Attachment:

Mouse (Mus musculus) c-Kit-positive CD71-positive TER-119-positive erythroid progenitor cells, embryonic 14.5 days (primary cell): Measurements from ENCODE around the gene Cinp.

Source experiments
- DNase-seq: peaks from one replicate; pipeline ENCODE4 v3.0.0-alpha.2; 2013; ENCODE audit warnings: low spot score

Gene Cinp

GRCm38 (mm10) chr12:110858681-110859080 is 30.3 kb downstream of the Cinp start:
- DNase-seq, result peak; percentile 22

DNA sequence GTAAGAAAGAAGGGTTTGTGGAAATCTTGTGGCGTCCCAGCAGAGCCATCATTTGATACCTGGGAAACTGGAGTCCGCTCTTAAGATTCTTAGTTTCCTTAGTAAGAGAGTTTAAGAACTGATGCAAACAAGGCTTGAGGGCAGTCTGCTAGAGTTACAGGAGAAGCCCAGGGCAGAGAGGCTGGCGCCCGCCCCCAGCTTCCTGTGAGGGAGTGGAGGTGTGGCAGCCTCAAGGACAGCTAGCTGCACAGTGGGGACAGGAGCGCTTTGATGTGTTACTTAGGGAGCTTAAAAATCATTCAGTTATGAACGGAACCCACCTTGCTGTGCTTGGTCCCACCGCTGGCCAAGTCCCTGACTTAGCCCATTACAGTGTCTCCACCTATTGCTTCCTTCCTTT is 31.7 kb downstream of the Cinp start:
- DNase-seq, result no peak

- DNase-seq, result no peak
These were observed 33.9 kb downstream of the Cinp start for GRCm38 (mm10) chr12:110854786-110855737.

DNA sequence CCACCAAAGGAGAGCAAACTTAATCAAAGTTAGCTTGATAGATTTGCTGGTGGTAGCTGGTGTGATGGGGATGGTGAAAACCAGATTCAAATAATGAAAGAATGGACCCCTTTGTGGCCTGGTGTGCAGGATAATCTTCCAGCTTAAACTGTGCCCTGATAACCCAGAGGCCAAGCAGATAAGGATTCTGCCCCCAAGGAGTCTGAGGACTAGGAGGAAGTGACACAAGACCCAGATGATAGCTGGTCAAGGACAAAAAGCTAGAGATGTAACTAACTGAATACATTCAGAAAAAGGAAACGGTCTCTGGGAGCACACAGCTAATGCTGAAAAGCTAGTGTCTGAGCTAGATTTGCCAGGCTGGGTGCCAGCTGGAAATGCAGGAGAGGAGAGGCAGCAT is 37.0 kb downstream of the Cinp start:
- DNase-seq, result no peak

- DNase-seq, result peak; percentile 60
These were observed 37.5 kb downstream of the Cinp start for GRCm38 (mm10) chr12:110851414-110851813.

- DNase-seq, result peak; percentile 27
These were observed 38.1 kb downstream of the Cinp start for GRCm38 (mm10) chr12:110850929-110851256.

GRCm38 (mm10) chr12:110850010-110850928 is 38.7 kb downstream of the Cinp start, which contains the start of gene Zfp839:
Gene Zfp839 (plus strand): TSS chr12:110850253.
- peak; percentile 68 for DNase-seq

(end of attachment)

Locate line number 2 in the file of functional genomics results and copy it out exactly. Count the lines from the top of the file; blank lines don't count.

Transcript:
Source experiments